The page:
Fade to black. After months of speculation about the status of Marc Jacobs' contract at Louis Vuitton, the writing was on the wall today. The staging of the show re-created many of the sets from his sixteen-year tenure at the LVMH-owned house: the elevators, the escalators, the carousel, the fountain, last season's hotel corridors—they were all there, a reminder of the designer's extraordinary showmanship, only rendered this time in shades of black. After the show, Jacobs confirmed that he and his business partner, Robert Duffy, would be leaving the French luxury goods house. It's said that they will focus on an IPO of the Marc Jacobs company, in which LVMH is also an investor.

So it was good-bye today on the runway. But despite the mournful implications of the all-black clothes, it didn't feel like a sad affair. Jacobs dedicated the collection to the many women who've touched or influenced him during his decade and a half in Paris, including designer muses Coco Chanel, Rei Kawakubo, and Miuccia Prada. You saw bits and pieces of their work in this collection, in addition to callbacks to his own greatest hits. "To the showgirl in all of us," was how he signed off his program notes.

Among the forty-one looks, some more than others resembled showgirl clothes, but nearly all of them were elaborately ornamented with combinations of jet beads, crystals, and glossy feathers. Each and every one of the models wore an extravagant Stephen Jones-designed headpiece of ostrich plumes. And yet you could feel the influence of the street in the same way you did at Jacobs' New York show. That had a lot to do with the flat shoes that the models padded along in on the Mongolian lamb rugs; the heavily embellished biker jackets (instant collector's items, those); and a not-insignificant emphasis on denim, both the faded blue variety worn underneath tulle tank dresses with a twenties spirit, and in crafty patchworks of black paired with mannish blazers. Jacobs seemed to be making a point with those all-Americanisms, and a timely one at that, given his imminent refocusing on his own New York-born brand. It was perhaps no surprise that the American press led the standing ovation.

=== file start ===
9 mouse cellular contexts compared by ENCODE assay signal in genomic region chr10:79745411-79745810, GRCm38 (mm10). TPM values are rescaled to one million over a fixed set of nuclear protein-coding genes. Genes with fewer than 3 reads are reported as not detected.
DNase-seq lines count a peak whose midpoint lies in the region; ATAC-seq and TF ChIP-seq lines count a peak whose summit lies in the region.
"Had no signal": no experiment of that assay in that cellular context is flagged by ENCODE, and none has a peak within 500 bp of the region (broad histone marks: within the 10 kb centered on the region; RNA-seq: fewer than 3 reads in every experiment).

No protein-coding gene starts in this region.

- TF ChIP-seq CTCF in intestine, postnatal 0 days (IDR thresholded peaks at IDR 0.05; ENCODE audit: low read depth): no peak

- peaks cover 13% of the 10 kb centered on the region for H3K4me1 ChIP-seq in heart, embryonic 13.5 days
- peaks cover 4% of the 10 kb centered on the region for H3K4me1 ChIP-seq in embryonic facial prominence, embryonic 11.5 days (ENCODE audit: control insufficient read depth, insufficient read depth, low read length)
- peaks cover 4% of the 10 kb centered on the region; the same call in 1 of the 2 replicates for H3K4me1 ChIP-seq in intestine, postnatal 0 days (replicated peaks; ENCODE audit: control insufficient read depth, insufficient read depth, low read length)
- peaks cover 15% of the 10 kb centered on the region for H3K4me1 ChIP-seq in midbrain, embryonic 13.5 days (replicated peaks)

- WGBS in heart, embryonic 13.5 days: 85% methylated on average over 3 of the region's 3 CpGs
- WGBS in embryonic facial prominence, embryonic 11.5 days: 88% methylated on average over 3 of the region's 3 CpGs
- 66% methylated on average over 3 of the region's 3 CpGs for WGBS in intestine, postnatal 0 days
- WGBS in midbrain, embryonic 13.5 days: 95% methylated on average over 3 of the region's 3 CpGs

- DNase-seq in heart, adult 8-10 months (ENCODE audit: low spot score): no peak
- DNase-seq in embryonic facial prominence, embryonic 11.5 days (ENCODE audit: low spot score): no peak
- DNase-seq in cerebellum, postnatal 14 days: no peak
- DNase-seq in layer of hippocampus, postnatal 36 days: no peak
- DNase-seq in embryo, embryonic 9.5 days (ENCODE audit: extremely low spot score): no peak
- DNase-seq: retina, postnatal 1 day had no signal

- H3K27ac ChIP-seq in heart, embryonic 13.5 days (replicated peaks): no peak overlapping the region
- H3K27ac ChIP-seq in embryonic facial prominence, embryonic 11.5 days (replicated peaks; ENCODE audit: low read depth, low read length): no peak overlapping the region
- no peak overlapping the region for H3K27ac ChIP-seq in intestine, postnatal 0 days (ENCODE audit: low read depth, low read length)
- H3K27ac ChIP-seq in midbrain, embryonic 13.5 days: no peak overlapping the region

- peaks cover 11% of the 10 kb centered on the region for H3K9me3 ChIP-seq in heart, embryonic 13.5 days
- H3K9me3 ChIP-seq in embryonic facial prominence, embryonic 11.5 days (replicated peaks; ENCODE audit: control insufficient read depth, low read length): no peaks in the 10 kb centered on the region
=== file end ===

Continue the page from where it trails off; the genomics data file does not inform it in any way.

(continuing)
Jacobs reversed the fortunes of Louis Vuitton, and whatever the behind-the-scenes negotiations of the past few months, he and Duffy appear to be leaving on good terms. There were heartfelt hugs all around backstage. But don't forget, the designer raised some hell along the way, and he didn't completely shy away from a little provocation here either. Naked save for a G-string and the Stephen Sprouse-designed LV logo scrawled all over her body, Edie Campbell made her runway circuit in handcuffs and chains. Among the many challenges that will face Jacobs' successor at Vuitton, when he or she is eventually named, will be living up to a fearless, fabulous moment like that.